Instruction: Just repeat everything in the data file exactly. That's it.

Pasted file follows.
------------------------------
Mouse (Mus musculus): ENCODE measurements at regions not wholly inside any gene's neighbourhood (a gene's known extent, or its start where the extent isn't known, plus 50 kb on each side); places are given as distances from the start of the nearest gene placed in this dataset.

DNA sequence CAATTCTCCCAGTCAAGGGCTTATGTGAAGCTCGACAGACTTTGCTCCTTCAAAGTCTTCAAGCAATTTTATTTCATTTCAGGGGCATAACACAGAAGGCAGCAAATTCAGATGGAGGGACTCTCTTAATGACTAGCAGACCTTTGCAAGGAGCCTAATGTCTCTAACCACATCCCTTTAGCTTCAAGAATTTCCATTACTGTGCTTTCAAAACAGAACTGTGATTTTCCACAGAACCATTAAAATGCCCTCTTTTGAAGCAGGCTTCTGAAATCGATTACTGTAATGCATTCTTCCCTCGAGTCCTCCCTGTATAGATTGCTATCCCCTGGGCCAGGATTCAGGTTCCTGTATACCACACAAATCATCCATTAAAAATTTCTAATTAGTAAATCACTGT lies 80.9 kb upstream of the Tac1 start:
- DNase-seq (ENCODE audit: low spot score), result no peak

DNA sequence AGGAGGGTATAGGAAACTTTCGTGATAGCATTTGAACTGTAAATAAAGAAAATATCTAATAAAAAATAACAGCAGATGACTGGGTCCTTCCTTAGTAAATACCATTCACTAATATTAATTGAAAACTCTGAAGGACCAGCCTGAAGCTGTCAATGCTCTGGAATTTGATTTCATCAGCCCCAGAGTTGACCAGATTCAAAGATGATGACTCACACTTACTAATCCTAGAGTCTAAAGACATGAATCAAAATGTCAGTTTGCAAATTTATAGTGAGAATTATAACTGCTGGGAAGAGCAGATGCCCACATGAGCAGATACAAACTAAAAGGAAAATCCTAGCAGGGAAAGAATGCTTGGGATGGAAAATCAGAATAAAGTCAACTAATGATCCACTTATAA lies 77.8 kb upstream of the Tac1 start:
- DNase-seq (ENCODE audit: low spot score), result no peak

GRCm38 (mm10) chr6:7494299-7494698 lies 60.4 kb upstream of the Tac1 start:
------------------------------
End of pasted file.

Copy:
Mouse (Mus musculus): ENCODE measurements at regions not wholly inside any gene's neighbourhood (a gene's known extent, or its start where the extent isn't known, plus 50 kb on each side); places are given as distances from the start of the nearest gene placed in this dataset.

DNA sequence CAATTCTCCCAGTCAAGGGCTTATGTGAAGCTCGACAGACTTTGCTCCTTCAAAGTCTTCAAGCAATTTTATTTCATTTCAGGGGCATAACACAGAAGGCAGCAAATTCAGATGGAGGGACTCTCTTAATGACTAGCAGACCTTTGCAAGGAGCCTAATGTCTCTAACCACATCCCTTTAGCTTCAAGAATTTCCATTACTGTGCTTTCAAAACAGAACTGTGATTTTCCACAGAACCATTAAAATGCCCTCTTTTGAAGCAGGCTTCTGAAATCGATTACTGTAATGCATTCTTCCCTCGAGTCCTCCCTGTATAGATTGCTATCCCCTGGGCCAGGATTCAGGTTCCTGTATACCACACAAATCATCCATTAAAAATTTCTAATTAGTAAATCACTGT lies 80.9 kb upstream of the Tac1 start:
- DNase-seq (ENCODE audit: low spot score), result no peak

DNA sequence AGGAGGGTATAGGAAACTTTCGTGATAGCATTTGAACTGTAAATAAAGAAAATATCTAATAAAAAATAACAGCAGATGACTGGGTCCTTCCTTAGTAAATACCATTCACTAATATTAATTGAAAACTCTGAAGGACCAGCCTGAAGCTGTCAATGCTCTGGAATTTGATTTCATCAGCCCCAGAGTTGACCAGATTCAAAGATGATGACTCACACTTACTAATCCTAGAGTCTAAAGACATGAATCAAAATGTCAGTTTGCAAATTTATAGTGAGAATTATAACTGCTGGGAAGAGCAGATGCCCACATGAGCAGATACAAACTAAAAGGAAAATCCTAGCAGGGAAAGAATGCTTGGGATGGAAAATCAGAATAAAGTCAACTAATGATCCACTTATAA lies 77.8 kb upstream of the Tac1 start:
- DNase-seq (ENCODE audit: low spot score), result no peak

GRCm38 (mm10) chr6:7494299-7494698 lies 60.4 kb upstream of the Tac1 start: